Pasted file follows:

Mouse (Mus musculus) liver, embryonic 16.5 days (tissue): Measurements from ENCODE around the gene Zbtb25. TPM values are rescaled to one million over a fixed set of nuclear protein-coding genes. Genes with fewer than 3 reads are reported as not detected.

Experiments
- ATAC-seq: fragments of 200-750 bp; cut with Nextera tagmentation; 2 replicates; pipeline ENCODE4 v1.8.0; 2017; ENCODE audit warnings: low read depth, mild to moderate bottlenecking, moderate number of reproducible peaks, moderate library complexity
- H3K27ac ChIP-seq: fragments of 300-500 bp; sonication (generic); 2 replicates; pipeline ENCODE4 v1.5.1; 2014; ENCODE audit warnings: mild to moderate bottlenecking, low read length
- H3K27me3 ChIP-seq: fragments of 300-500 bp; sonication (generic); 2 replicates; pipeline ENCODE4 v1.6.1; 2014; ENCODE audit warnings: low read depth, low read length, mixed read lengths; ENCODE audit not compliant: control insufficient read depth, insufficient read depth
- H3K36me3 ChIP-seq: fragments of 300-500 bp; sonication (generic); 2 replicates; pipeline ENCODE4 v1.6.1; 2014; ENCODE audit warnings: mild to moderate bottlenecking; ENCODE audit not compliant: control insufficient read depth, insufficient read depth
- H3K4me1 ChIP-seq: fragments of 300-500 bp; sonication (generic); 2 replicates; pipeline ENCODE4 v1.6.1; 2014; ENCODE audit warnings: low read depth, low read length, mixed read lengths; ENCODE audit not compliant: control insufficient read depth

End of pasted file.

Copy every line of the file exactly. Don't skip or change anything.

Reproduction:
Mouse (Mus musculus) liver, embryonic 16.5 days (tissue): Measurements from ENCODE around the gene Zbtb25. TPM values are rescaled to one million over a fixed set of nuclear protein-coding genes. Genes with fewer than 3 reads are reported as not detected.

Experiments
- ATAC-seq: fragments of 200-750 bp; cut with Nextera tagmentation; 2 replicates; pipeline ENCODE4 v1.8.0; 2017; ENCODE audit warnings: low read depth, mild to moderate bottlenecking, moderate number of reproducible peaks, moderate library complexity
- H3K27ac ChIP-seq: fragments of 300-500 bp; sonication (generic); 2 replicates; pipeline ENCODE4 v1.5.1; 2014; ENCODE audit warnings: mild to moderate bottlenecking, low read length
- H3K27me3 ChIP-seq: fragments of 300-500 bp; sonication (generic); 2 replicates; pipeline ENCODE4 v1.6.1; 2014; ENCODE audit warnings: low read depth, low read length, mixed read lengths; ENCODE audit not compliant: control insufficient read depth, insufficient read depth
- H3K36me3 ChIP-seq: fragments of 300-500 bp; sonication (generic); 2 replicates; pipeline ENCODE4 v1.6.1; 2014; ENCODE audit warnings: mild to moderate bottlenecking; ENCODE audit not compliant: control insufficient read depth, insufficient read depth
- H3K4me1 ChIP-seq: fragments of 300-500 bp; sonication (generic); 2 replicates; pipeline ENCODE4 v1.6.1; 2014; ENCODE audit warnings: low read depth, low read length, mixed read lengths; ENCODE audit not compliant: control insufficient read depth